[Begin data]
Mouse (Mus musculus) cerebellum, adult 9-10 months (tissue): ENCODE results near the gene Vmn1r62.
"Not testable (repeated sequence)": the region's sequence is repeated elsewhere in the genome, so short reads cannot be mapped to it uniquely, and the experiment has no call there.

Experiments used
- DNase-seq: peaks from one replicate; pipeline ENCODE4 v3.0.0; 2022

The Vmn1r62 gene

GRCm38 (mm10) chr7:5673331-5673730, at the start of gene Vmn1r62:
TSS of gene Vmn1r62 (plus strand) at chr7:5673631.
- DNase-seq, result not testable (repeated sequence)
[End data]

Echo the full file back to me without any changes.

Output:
Mouse (Mus musculus) cerebellum, adult 9-10 months (tissue): ENCODE results near the gene Vmn1r62.
"Not testable (repeated sequence)": the region's sequence is repeated elsewhere in the genome, so short reads cannot be mapped to it uniquely, and the experiment has no call there.

Experiments used
- DNase-seq: peaks from one replicate; pipeline ENCODE4 v3.0.0; 2022

The Vmn1r62 gene

GRCm38 (mm10) chr7:5673331-5673730, at the start of gene Vmn1r62:
TSS of gene Vmn1r62 (plus strand) at chr7:5673631.
- DNase-seq, result not testable (repeated sequence)